Thursday, May 16, 2013

Jobless Claims

Jobless Claims
Released On 5/16/2013 8:30:00 AM For wk5/11, 2013
PriorConsensusConsensus RangeActual
New Claims - Level323 K330 K329 K to 341 K360 K
4-week Moving Average - Level336.75 K339.25 K
New Claims - Change-4 K32 K
Jobless claims unfortunately spiked higher in the May 11 week, up 32,000 to a 360,000 level that's the highest since late March. There are no special factors to explain away the gain that lifts the 4-week average by 1,250 to 339,250 which, despite the increase, is still more than 20,000 below the month-ago trend to hint at improvement for the May employment report.

Showing clear improvement are continuing claims which are down 4,000 in data for the May 4 week to a recovery low of 3.009 million. The 4-week average is down a very sizable 21,000 to a recovery low of 3.015 million with the unemployment rate for insured workers unchanged at a recovery low of 2.3 percent.

Weekly data are always volatile but initial claims had been, at least up until the latest week, showing consistent improvement since early April. Today's results are a disappointment that put special emphasis on next week's report which will match the sampling period for the monthly employment report.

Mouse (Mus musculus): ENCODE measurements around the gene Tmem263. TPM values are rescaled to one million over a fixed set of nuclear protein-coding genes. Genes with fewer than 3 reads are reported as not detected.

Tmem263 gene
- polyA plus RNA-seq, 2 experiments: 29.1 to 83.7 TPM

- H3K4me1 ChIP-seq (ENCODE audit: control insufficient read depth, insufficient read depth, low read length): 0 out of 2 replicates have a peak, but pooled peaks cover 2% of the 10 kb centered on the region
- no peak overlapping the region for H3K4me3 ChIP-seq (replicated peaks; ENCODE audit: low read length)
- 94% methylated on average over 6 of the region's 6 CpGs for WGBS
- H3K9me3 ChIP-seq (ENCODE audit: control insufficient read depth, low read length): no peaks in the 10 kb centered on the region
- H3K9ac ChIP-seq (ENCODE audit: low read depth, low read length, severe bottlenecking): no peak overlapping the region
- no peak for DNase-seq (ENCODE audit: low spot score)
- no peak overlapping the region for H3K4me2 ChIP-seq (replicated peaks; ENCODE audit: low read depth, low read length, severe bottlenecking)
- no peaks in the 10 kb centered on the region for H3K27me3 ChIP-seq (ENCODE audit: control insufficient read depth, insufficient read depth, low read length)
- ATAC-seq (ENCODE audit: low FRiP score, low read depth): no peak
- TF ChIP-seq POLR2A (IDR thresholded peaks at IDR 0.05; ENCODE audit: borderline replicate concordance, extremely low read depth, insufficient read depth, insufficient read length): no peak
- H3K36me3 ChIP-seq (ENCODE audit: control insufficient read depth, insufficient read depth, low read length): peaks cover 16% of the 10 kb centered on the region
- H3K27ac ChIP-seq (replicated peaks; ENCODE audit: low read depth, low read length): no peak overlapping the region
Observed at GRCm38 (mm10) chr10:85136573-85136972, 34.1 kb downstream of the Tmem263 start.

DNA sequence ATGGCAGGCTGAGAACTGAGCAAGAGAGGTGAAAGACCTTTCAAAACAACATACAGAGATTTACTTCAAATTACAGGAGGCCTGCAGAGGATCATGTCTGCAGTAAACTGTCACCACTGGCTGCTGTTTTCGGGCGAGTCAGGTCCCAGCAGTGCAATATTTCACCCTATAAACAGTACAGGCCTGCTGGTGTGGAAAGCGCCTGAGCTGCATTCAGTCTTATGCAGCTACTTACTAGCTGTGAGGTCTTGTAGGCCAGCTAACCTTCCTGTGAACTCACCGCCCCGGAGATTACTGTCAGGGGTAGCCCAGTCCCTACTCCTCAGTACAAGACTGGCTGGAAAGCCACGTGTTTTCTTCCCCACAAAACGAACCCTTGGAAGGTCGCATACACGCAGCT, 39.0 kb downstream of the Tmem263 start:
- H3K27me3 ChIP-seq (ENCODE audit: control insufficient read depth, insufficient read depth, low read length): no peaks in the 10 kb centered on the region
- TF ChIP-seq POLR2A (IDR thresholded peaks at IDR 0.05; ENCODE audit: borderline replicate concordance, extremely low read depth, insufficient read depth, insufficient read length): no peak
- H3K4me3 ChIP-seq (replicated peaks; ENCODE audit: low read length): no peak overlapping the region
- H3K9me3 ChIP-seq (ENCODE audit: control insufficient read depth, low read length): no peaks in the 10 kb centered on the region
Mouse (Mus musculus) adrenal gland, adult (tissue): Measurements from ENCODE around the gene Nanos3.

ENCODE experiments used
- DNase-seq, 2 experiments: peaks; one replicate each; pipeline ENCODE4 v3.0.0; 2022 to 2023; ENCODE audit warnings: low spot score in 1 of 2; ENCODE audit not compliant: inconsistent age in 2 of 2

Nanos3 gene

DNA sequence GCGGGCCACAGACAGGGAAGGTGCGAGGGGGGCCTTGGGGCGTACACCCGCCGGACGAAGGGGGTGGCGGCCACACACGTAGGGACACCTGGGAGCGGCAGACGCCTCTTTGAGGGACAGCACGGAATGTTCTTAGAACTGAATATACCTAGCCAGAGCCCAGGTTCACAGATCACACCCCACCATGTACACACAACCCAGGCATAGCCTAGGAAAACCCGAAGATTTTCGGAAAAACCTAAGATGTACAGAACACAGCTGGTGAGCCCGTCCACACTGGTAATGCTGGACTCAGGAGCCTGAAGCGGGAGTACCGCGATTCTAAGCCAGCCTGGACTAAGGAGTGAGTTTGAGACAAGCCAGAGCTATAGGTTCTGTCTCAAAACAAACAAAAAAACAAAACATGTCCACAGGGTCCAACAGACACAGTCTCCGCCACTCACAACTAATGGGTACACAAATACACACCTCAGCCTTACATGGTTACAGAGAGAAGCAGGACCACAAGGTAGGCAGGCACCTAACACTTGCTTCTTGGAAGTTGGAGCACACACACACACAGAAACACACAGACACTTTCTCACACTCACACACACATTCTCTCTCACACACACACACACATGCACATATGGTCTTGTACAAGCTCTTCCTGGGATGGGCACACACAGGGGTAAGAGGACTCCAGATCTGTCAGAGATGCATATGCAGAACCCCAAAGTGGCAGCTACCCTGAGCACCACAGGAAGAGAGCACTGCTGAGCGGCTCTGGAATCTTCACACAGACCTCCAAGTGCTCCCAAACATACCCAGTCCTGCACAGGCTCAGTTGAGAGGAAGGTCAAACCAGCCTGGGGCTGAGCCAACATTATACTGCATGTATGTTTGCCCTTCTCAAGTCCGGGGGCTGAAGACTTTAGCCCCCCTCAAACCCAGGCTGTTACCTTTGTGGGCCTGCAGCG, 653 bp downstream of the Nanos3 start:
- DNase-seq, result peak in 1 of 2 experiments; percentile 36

Market Consensus before announcement
Initial jobless claims declined 4,000 in the May 4 week to a new recovery low of 323,000. Initial claims have been on a recent down trend as for the two prior weeks, initial claims fell a combined 28,000 which is a very significant drop. The four-week average was also down for a third straight week and is also at a recovery low, at 336,750 for a 6,250 decline.
New unemployment claims are compiled weekly to show the number of individuals who filed for unemployment insurance for the first time. An increasing (decreasing) trend suggests a deteriorating (improving) labor market. The four-week moving average of new claims smoothes out weekly volatility.  Why Investors Care
Weekly series fluctuate more dramatically than monthly series even when the series are adjusted for seasonal variation. The 4-week moving average gives a better perspective on the underlying trend.
Data Source: Haver Analytics